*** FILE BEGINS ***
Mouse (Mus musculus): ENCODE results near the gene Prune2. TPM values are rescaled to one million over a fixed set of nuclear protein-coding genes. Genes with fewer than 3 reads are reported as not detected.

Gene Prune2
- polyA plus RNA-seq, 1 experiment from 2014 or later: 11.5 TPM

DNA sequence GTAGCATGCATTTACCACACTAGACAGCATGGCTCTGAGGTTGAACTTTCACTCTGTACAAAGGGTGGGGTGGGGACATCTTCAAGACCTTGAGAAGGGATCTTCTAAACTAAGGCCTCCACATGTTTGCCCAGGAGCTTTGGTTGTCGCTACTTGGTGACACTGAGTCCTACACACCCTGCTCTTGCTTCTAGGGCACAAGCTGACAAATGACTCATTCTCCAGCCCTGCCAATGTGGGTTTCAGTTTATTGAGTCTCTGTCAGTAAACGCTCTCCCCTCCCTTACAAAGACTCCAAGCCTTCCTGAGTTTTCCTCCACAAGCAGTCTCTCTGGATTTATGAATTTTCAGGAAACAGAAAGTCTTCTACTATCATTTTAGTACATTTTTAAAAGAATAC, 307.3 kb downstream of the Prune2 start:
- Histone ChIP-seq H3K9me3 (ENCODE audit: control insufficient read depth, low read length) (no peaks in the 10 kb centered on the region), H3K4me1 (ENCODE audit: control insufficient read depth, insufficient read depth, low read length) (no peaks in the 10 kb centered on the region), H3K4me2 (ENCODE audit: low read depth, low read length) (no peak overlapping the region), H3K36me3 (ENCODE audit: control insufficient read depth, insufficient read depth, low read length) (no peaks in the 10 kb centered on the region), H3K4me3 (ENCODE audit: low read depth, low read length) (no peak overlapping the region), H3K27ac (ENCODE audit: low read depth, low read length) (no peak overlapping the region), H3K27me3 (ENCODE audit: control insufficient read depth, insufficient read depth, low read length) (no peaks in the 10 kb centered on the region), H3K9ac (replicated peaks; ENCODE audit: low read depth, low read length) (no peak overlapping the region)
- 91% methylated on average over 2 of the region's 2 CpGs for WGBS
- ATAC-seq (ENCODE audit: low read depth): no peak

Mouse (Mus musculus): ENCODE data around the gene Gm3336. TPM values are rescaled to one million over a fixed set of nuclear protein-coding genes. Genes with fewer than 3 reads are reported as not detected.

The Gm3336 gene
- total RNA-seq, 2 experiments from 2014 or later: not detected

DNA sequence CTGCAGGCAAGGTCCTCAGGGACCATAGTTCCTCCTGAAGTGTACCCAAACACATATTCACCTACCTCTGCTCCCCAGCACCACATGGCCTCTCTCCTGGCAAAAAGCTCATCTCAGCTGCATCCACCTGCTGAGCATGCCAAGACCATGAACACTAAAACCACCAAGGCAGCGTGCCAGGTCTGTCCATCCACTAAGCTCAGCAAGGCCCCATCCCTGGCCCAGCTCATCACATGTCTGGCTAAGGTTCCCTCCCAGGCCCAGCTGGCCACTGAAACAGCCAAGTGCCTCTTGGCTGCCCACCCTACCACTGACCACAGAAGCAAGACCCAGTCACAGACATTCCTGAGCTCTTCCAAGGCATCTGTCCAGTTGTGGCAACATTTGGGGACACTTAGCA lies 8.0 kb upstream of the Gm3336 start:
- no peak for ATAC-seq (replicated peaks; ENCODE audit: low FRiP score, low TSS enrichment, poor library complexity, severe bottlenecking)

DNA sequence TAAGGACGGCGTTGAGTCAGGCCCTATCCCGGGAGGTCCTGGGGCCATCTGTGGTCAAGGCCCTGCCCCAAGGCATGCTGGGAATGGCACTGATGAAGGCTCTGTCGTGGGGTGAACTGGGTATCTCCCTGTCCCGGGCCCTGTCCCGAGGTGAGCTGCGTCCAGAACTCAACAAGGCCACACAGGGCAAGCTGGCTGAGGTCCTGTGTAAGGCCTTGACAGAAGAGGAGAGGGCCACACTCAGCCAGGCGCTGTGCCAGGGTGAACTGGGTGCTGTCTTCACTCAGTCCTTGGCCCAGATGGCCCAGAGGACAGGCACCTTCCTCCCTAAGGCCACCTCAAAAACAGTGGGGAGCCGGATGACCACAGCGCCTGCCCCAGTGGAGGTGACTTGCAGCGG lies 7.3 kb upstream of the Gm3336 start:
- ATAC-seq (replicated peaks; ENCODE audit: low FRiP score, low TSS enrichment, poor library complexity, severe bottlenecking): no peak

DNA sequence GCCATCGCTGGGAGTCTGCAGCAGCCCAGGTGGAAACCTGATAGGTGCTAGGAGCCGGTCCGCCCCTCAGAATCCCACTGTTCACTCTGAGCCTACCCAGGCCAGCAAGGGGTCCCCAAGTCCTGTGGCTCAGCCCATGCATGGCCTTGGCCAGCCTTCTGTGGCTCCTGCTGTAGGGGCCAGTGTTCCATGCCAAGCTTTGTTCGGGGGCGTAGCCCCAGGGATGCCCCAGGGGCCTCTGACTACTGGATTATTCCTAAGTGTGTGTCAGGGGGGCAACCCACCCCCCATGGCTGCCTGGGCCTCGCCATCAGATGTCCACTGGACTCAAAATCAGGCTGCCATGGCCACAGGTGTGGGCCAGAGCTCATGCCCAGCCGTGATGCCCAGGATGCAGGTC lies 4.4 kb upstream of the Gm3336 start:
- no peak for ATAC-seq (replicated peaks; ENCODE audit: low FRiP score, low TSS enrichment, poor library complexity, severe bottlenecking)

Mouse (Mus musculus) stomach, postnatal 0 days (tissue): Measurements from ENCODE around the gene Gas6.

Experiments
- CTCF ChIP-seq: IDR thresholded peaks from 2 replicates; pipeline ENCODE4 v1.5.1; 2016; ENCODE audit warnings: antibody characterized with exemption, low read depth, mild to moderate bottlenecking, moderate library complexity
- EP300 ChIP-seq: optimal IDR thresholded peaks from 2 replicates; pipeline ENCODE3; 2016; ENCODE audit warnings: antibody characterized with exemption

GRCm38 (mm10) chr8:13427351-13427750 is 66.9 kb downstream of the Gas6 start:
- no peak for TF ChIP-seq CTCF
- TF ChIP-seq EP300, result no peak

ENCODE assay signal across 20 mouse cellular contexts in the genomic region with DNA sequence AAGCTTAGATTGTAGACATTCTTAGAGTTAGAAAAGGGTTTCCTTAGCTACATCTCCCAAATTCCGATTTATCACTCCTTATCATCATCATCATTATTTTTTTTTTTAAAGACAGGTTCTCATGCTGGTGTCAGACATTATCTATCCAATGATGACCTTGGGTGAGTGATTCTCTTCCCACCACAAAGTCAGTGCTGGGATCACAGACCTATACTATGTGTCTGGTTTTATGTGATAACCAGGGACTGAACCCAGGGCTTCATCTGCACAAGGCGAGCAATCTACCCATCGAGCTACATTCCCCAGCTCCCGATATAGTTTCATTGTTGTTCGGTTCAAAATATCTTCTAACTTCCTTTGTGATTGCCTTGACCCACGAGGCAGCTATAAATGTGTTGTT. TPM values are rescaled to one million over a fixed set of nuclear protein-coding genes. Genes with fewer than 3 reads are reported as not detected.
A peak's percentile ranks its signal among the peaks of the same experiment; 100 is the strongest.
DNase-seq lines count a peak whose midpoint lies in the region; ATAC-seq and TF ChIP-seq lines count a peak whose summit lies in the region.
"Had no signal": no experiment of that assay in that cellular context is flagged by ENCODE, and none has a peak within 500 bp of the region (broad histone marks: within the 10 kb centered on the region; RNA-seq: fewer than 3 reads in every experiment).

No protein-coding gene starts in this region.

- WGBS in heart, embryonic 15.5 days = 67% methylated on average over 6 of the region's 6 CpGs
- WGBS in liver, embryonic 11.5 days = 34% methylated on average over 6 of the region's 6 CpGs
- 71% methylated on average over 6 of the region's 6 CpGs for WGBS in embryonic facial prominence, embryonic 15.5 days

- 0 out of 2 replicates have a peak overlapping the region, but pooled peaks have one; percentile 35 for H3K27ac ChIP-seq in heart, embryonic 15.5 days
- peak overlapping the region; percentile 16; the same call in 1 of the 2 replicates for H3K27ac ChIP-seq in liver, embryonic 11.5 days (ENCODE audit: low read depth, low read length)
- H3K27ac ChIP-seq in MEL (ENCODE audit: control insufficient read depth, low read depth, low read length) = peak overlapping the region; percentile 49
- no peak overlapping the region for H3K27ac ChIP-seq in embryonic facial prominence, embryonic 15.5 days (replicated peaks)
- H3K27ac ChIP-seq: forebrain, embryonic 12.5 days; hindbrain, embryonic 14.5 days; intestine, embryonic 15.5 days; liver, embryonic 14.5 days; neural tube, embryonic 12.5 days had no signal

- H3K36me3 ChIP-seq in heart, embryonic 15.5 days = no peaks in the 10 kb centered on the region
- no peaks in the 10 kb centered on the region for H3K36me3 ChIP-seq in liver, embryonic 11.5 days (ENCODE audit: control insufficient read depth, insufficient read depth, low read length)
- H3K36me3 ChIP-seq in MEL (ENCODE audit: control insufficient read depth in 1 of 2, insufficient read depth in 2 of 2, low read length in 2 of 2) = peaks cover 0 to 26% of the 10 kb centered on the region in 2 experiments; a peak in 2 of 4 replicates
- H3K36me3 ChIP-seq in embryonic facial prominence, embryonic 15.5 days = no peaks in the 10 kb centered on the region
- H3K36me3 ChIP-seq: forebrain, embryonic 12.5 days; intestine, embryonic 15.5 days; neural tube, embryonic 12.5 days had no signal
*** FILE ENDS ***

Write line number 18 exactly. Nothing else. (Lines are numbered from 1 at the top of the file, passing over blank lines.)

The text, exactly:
Experiments